The Newtown Pentacle

Altissima quaeque flumina minimo sono labi

Uptown, or the Bluff?

with 6 comments


– photo by Mitch Waxman

My ignorance regarding the new habitat is admitted, but often feels suffocating. This is coming from the guy who used to conduct walking tours in NYC and would proudly stand on the county line delineating the currently undefended border of Queens and Brooklyn and say ‘welcome to…’

I have no idea where the lines are found which form the borders between Pittsburgh’s various zones and neighborhoods, nor which areas are war zones. More than once, I’ve described where I had been that day to some bartender or new neighbor that are local to Pittsburgh and they’ll say “you went where? Stay out of there, they’ll shoot you dead, that’s…”

If I had a dollar for every time I’ve been told that over the years… at any rate, the area I was moving through in the case of today’s missive abuts Duquesne University, so I felt pretty ok about scuttling through – personal security wise. Duquesne is a Roman Catholic college which is perched on a particularly dramatic chunk of land that overlooks the Monongahela River, and is located a bit eastwards of the peninsular landform that ultimately becomes Pittsburgh’s Golden Triangle.

– photo by Mitch Waxman

The rough path I had laid out for myself the night before indicated that I’d need to cut across Duquesne’s campus to get where I was going. Luckily, the streets that flow through the campus are public ones and it was ok for me to do so. There’s a lot of ‘old’ buildings nearby Duquesne, clearly left overs of the mercantile and industrial eras. The building stock looks a lot like the sort of thing you’d encounter in Lower Manhattan on the west side of Canal Street.

Nature called, but unlike Manhattan, you don’t need to pee in the street like a dog in Pittsburgh. I stopped off at a restaurant and asked if I could use the bathroom. The kid at the counter looked at me like I was crazy and said ‘sure, it’s right there sir.’ On my way back out I dropped a few coins in the tips jar and said thanks.

Imagine that… you can find a bathroom when you need to.

– photo by Mitch Waxman

The ground began to angle upwards as I headed towards the campus’ street grid. I kept on thinking about how my old pal Kevin Walsh from Forgotten-NY would be in absolute heaven wandering about this area with its stock of centuried buildings.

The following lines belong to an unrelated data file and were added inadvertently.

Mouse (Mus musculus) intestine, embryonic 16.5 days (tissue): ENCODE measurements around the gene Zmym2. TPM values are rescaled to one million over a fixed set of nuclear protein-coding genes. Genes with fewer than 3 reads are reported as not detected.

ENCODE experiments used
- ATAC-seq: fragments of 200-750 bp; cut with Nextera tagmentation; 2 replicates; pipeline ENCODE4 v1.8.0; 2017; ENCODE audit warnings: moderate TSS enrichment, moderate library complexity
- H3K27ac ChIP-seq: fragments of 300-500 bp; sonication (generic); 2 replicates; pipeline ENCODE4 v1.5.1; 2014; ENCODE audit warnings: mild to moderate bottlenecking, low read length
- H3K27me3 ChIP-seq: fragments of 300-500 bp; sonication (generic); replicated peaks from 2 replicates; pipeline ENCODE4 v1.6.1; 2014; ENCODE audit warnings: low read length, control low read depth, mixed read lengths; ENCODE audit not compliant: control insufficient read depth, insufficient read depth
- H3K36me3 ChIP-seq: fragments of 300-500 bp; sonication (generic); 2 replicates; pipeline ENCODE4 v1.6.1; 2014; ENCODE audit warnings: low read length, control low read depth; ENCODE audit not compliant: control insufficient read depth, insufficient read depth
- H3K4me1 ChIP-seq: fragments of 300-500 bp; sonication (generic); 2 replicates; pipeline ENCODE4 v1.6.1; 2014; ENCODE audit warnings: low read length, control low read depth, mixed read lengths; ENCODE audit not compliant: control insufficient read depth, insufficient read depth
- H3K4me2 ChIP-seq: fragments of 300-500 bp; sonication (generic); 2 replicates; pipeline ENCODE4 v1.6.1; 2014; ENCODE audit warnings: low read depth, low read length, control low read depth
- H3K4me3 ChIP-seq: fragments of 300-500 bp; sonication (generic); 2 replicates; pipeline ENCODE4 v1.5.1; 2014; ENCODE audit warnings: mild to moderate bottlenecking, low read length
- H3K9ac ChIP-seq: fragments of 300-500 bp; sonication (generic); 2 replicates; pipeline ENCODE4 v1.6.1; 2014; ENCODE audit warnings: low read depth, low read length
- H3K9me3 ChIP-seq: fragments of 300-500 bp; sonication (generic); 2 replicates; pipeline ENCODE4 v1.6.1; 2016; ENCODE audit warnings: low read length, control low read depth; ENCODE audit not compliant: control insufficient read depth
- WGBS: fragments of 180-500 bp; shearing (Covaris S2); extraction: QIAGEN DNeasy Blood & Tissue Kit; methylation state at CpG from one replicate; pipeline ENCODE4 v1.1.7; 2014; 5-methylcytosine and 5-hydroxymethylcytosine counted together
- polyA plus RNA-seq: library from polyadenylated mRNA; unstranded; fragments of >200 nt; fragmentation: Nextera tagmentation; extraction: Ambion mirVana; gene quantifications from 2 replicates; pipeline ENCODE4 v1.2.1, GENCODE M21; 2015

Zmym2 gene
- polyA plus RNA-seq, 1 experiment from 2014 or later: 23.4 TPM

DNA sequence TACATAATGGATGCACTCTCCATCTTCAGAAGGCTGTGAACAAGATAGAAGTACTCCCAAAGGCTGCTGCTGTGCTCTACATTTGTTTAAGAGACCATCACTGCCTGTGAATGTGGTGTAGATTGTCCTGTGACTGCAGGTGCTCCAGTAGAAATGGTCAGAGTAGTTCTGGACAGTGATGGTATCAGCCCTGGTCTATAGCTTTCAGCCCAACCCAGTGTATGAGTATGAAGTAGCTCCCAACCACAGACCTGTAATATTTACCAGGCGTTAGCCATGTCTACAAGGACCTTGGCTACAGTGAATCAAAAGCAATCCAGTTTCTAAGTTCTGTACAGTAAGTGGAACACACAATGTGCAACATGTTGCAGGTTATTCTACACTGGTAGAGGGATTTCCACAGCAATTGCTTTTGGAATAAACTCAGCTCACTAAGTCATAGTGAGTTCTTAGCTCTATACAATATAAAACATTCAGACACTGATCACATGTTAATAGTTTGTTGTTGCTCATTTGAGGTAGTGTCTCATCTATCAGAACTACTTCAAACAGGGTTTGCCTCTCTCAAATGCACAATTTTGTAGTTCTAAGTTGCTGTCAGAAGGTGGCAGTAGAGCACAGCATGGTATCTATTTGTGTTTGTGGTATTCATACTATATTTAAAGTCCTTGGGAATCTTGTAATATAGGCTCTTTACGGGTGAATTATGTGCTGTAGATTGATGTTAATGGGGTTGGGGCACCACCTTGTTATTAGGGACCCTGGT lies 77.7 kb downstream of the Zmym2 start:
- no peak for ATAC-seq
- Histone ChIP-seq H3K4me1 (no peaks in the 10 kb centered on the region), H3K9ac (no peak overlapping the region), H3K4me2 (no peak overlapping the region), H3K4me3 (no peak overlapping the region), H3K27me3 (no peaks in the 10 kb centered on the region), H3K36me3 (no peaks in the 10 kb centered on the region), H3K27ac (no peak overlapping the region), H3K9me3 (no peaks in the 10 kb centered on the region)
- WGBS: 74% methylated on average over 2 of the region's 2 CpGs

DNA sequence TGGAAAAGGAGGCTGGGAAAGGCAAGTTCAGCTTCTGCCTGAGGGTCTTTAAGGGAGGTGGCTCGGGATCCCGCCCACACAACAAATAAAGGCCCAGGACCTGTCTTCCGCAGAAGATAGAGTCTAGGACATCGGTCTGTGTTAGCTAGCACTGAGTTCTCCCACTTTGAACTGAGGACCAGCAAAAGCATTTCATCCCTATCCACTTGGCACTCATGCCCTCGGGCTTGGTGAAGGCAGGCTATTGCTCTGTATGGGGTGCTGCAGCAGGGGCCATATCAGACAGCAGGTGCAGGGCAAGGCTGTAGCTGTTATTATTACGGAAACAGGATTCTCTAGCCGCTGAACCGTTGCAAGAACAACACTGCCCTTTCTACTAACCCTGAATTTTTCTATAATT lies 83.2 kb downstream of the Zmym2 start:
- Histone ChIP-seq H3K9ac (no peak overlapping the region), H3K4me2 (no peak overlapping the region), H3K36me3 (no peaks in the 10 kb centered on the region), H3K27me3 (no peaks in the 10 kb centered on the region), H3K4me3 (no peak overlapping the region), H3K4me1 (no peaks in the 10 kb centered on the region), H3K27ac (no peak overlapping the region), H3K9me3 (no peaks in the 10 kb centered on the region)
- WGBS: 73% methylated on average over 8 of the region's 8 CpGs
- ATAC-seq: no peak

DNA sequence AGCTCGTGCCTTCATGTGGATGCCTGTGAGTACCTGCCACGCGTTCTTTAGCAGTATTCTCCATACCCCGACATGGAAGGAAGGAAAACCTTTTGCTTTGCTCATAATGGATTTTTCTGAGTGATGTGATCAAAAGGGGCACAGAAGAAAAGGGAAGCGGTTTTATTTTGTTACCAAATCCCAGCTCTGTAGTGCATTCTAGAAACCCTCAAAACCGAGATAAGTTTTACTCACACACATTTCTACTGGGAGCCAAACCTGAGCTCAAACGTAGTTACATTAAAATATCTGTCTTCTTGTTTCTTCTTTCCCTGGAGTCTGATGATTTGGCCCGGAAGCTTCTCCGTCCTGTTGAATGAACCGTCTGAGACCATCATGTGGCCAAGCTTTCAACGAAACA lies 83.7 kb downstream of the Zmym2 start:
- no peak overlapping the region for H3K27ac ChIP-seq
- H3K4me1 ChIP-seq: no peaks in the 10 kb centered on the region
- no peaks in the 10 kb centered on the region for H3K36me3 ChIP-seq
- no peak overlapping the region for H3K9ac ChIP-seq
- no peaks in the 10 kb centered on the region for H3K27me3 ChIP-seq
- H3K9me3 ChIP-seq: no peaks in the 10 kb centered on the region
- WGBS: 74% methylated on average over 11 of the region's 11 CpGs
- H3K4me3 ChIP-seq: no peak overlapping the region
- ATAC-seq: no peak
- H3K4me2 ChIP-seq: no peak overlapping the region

I was heading straight up the hill towards the titular edge of the landform, however, and didn’t have time for the ‘used to be, once, long ago’ thought process. Back tomorrow with where I was going and what I saw when I got there, at this – your Newtown Pentacle.

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Written by Mitch Waxman

May 3, 2023 at 11:00 am

Posted in Pennsylvania, Pittsburgh

Tagged with , ,

6 Responses

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  1. Last picture- are those historical history plaques on the houses? Amazing window trim on the one.
    2nd picture- I don’t remember ever seeing those rectangle toppers on electric poles before.

    Jaye Haviland

    May 3, 2023 at 11:26 am

    • I believe those were plaques, but I didn’t cross the street to read them. Next time. Also, yup – they have a whole other deal here when it comes to the utility poles.

      Mitch Waxman

      May 3, 2023 at 12:03 pm

  2. My family was from the lower hill… and they called Vicaroy Street the Bluff . We were on Locast Street. Our row house was torn down to make room for Duquesne Law Library

    trombetti gloria

    May 3, 2023 at 9:21 pm

  3. […] My next goal post was to get to the South Tenth Street Bridge, pictured above, and use that crossing over the Monongahela to situate myself properly to catch the T light rail back to HQ. Remember, I had left the Mobile Oppression Platform parked in my driveway, and used the T to get to the center of things in Pittsburgh – where I had a moment of Epiphany and then passed by St. Benedict the Moor, and admired the old timey vibe encountered on the Bluff. […]

  4. Interesting to see unburied utilities in a city setting.


    May 6, 2023 at 11:30 am

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